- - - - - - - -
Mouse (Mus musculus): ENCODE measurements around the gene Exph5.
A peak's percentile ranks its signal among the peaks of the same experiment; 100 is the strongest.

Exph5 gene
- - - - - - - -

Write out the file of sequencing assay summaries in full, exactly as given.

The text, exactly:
Mouse (Mus musculus): ENCODE measurements around the gene Exph5.
A peak's percentile ranks its signal among the peaks of the same experiment; 100 is the strongest.

Exph5 gene